I use a class set of twenty HP IPAQ rx1950 (no longer sold in Australia).

Downside of using PDAs are:

  • Time spent charging the devices – however I have just purchased a unit that charges multiple PDAs at a time (can also use for ipods)
  • Creating the material for the PDA – initially you do spend time setting up the material that you want the class to use. But really that is no different for creating any resource for class – it all takes time.
  • I use cLaunch to put icons on the front screen of the PDA so students can easily access the required resource – this takes time on 20 devices

Here is a video that shows how I use PDAs with my students, the resources and their thoughts on the use of PDAs:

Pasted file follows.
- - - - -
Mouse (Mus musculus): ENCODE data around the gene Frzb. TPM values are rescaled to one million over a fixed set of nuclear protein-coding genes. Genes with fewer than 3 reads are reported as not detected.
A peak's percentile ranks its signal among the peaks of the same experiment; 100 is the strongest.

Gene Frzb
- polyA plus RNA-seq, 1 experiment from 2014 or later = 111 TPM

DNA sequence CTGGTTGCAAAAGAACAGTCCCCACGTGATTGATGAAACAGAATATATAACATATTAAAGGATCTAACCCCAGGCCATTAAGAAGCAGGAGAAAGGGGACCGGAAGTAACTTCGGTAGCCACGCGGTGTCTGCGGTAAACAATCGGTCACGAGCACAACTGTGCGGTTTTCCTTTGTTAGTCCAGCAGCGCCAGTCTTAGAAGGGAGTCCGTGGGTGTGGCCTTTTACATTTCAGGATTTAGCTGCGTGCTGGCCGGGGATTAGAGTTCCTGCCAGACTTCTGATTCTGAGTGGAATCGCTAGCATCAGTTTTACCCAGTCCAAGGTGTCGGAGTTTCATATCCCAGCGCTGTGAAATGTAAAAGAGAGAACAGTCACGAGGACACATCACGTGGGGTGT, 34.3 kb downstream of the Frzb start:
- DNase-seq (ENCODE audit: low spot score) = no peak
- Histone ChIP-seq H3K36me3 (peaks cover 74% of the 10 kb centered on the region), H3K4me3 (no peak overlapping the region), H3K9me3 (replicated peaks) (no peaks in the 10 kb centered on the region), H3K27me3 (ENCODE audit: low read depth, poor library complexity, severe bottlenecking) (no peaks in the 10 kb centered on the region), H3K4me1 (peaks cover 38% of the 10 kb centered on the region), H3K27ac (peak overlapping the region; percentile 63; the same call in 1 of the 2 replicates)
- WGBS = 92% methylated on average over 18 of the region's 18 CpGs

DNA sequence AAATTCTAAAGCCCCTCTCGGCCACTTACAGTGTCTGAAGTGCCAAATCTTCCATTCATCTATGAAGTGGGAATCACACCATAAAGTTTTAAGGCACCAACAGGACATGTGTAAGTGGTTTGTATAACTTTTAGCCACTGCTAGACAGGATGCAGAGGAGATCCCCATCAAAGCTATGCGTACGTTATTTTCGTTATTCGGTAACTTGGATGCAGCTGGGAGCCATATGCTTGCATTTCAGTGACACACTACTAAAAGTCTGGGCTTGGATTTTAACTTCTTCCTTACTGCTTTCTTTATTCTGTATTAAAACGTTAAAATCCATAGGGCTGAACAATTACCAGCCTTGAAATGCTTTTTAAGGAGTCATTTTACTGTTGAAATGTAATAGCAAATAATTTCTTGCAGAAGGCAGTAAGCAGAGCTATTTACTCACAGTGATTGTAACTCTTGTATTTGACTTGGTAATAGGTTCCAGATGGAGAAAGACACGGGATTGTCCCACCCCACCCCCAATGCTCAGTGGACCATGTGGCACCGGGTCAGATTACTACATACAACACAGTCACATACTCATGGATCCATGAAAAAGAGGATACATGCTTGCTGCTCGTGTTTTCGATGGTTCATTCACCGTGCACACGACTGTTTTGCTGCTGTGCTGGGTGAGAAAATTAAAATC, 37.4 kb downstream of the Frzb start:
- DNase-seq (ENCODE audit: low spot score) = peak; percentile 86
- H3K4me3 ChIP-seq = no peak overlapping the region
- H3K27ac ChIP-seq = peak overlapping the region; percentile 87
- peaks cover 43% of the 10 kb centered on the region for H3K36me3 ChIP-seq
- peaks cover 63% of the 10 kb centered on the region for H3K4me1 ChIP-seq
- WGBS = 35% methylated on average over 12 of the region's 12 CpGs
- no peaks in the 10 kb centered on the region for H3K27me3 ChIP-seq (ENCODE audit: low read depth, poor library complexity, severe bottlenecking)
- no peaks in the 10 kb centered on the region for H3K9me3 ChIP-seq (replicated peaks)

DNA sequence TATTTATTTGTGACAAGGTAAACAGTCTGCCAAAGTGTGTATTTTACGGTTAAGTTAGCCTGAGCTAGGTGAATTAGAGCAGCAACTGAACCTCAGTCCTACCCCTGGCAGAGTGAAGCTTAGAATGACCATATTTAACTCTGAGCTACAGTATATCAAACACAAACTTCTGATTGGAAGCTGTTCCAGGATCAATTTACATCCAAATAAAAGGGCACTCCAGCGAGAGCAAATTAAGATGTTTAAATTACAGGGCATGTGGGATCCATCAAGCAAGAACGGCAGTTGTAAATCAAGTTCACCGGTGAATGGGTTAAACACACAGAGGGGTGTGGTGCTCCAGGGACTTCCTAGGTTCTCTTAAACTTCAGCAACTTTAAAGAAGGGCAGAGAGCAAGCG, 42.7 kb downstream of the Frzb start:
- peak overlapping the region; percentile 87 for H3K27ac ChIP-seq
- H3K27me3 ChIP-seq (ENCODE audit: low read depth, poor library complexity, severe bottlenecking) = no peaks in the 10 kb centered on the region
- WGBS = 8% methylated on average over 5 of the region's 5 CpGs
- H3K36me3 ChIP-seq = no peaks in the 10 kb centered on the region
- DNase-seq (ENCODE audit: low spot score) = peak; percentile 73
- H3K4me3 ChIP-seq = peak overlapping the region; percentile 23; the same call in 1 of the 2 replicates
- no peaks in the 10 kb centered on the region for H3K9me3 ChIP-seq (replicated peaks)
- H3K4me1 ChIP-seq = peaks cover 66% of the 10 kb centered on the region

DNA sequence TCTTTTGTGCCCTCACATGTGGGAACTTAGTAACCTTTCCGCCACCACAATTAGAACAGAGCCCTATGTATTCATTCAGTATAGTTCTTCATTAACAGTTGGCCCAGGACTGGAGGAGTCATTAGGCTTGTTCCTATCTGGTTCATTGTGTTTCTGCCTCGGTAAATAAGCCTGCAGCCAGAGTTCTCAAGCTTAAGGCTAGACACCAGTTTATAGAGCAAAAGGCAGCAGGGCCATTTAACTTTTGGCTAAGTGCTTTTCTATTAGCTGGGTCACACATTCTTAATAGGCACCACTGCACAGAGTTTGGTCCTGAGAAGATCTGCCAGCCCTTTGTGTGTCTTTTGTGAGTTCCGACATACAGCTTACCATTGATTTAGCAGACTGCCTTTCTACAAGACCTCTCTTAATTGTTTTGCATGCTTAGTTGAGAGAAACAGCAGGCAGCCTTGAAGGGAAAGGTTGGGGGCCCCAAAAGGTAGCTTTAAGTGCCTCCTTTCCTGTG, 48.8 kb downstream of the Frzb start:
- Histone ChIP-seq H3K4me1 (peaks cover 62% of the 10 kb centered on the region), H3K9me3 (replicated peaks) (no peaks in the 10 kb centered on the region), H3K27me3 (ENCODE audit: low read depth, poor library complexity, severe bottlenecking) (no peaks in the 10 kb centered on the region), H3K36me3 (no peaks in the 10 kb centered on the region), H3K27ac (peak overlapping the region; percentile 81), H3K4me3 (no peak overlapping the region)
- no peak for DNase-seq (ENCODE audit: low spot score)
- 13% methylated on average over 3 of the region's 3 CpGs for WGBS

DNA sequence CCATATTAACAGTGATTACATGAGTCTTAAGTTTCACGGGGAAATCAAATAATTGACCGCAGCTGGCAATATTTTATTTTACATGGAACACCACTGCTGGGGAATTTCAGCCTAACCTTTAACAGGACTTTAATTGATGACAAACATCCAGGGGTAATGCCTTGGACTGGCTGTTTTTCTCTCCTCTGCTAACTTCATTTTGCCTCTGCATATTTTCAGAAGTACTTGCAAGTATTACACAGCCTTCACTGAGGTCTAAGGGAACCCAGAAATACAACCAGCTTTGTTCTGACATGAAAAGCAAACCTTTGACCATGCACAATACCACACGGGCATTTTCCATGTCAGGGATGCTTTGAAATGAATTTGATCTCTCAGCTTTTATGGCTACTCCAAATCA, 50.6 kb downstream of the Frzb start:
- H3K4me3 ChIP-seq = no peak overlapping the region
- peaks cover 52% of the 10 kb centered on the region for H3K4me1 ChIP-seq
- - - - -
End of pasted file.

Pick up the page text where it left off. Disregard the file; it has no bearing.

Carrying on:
[kml_flashembed movie="http://video.google.com/googleplayer.swf?docid=-1578838834534105289" width="400" height="326" wmode="transparent" /]

Wireless Woes

The thought process:

Part of my role is m-learning – and yet I have no wireless. How can I talk and demonstrate wireless technology if I have not experienced it first hand. Definitely a valid reason for me to spend my time and hard earned money investing in setting up a wireless network for my home (also thought it would make it appear that I was spending more time with the family since I could sit with them and be on my laptop).

The Woes I have faced:

1. Wireless Access point
Already had a router so thought probably best to get a wireless access point and add to my router. Was told by IT friend that any idiot can set up a wireless access point. They obvious did not mean this idiot!